At Silverdale Press, we love elections (our flagship product was our Presidential Election Unit Study). But this week, we’re learning about a really remarkable election that elevated to office the world’s oldest elected leader. Want to learn more? Keep reading!
First, read this article from BBC News with your kids. You can also watch the related video.
Next, locate Malaysia on a map. See its country profile.
Use the following questions to discuss the article:
Around this time each year, Oh the Places You’ll Go by Dr. Seuss shoots to the top of best seller lists. Books do indeed make great graduation gifts. However, as William Strunk advised in his classic Elements of Style, “Avoid cliches like the plague." In writing as in gift buying, it’s a good idea to give something that your grad will love but might not expect.
In the spirit of our mission—to teach the ways of great leaders, writers, thinkers, and citizens—we recommend these great works of non-fiction for the grad on your gift list. These books are sure to guide, encourage, inspire, and instruct—because learning is for life, not just for school. Plus, there’s a little something for everyone, from your budding writer to your future lawyer to your aspiring business leader.
1) The American Spirit by David McCullough
2) Truman by David McCullough
3) Scalia Dissents by Kevin A. Ring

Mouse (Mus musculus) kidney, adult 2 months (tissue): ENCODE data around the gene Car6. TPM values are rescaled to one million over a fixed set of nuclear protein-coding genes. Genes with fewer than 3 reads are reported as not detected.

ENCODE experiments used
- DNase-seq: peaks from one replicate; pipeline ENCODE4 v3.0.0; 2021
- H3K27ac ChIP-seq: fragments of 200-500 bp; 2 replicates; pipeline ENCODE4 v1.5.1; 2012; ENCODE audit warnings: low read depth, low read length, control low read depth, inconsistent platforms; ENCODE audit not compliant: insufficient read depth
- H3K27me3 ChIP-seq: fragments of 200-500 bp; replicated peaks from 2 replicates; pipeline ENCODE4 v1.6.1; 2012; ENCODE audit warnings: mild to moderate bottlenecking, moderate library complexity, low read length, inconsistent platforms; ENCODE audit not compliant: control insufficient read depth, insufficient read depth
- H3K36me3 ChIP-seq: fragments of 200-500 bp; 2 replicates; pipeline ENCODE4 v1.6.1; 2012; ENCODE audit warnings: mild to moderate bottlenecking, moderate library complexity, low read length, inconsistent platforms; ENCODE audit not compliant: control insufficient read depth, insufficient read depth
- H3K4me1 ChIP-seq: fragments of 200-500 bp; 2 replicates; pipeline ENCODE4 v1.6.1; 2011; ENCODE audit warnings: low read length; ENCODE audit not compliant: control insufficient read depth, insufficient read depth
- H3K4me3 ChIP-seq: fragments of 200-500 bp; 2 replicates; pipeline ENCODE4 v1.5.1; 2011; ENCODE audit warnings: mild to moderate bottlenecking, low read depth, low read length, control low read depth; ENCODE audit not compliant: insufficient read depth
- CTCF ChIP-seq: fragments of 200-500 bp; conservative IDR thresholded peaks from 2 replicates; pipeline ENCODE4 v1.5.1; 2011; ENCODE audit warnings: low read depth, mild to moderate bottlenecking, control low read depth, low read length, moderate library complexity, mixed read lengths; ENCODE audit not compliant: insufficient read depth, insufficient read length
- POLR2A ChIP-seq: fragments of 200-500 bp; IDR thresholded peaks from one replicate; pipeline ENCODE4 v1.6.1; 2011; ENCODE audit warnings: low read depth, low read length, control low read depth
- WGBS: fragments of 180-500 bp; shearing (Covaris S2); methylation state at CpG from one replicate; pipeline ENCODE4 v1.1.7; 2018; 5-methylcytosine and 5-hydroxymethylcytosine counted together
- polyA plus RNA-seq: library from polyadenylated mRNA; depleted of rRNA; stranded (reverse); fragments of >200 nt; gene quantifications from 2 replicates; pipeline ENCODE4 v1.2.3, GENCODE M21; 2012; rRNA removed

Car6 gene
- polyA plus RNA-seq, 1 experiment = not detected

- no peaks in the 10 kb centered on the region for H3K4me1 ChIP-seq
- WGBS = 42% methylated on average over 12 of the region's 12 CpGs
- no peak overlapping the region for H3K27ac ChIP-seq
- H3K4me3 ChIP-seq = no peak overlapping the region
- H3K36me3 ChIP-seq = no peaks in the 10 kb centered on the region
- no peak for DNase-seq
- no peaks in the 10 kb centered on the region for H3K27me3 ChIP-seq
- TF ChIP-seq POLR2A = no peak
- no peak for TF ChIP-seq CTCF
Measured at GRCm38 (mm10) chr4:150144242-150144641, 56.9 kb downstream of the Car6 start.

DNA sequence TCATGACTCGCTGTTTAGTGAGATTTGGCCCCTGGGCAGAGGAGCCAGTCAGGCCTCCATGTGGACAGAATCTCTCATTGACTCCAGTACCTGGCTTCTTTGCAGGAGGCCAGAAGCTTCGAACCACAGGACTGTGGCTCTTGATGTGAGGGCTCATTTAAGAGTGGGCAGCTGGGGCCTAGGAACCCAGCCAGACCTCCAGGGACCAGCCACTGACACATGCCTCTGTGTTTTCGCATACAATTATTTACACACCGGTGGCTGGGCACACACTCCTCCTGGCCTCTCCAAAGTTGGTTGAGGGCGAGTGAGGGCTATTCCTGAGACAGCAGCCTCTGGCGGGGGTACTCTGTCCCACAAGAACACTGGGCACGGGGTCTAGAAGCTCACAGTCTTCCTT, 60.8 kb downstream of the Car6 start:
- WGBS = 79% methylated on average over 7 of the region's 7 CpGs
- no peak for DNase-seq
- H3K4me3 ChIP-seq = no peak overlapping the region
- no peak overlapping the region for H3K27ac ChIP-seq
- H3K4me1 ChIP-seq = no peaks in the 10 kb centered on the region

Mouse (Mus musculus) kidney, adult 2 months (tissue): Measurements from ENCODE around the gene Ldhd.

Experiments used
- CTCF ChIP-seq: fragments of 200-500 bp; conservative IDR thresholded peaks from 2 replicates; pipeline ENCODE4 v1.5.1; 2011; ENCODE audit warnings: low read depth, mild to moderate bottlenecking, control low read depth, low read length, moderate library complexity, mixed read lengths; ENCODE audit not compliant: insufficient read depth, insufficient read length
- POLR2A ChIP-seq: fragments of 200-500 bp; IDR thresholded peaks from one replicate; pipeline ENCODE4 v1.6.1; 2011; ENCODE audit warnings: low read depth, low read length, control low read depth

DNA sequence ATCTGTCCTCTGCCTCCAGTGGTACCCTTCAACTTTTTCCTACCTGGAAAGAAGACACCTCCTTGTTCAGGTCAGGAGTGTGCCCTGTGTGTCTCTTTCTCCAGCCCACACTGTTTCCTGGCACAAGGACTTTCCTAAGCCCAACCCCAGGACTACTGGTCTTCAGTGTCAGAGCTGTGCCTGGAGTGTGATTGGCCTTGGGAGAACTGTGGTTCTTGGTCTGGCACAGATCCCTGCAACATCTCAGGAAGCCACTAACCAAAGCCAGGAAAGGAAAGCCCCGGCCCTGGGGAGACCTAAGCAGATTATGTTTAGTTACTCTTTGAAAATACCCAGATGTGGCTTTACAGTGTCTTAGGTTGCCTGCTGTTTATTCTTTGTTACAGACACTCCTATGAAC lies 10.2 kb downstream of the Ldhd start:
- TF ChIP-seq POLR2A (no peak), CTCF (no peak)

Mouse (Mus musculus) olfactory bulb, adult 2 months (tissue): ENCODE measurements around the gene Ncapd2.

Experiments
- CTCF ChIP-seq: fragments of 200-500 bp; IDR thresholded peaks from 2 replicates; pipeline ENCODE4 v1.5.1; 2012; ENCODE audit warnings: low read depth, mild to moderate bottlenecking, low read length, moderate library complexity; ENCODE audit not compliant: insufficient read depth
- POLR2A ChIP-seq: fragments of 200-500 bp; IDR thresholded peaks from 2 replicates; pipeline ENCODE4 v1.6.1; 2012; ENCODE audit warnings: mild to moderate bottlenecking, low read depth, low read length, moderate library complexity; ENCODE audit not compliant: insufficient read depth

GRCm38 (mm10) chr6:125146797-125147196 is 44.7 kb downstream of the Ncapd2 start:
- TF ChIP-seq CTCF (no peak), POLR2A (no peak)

4) The Pleasures of Reading in the Age of Distraction by Alan Jacobs
5) The Last Lion by William Manchester
6) Profiles in Courage by John F. Kennedy
7) The Autobiography of Benjamin Franklin by Benjamin Franklin
8) 7 Men by Eric Metaxas
9) How to Win Friends and Influence People by Dale Carnegie
10) Ida Tarbell by Kathleen Brady
11) Good to Great by Jim Collins
12) 7 Women by Eric Metaxas
13) 8 Women of Faith by Michael A.G. Harkin
14) Home Economics by Wendell Berry
15) His Excellency by Joseph Ellis
16) Who Moved My Cheese? by Spencer Johnson
17) First Family: Abigail and John Adams by Joseph Ellis
18) The Omnivore’s Dilemma by Michael Pollan
19) Bird by Bird by Anne Lamott
20) L’Abri by Edith Schaeffer
21) Daring Greatly by Brene Brown
22) Rachel Carson: The Writer at Work by Paul Brooks
23) Destiny and Power: The American Odyssey of George Herbert Walker Bush by Jon Meacham
24) Rising to the Challenge by Carly Fiorina
25) The Creative Habit by Twyla Tharpe
26) You Learn by Living: Eleven Keys for a More Fulfilling Life by Eleanor Roosevelt
27) Alexander Hamilton by Ron Chernow
28) Poetic Diction by Owen Barfield
29) 7 Habits of Highly Effective People by Stephen Covey
30) Autobiography of Martin Luther King, Jr. by Clayborne Carson
31) Amazing Grace: William Wilberforce and the Heroic Campaign to End Slavery by Eric Metaxas
These books are certainly worthy of a spot on your grad's reading stack. Also, we feature many of these authors and subjects in our new homeschool writing curriculum for high school students. Even if you don’t have a graduation gift to buy, these books make great summer reading for homeschool families--parents and students alike!
Hot Chocolate and Current Events is our weekly effort to help homeschool families think intelligently about what’s going on in the world.
On the international scene, Korea has been in the news lately. An armistice ended hostilities on the Korean peninsula in 1953. But there was never a peace treaty. Technically, the war continues, though progress is being made toward peace. While the countries are still not unified, their table tennis teams now are.
Read this article from the BBC News. Kick back with a cup of hot chocolate (or even with a bowl of cold cereal around your breakfast table), and talk about Korea.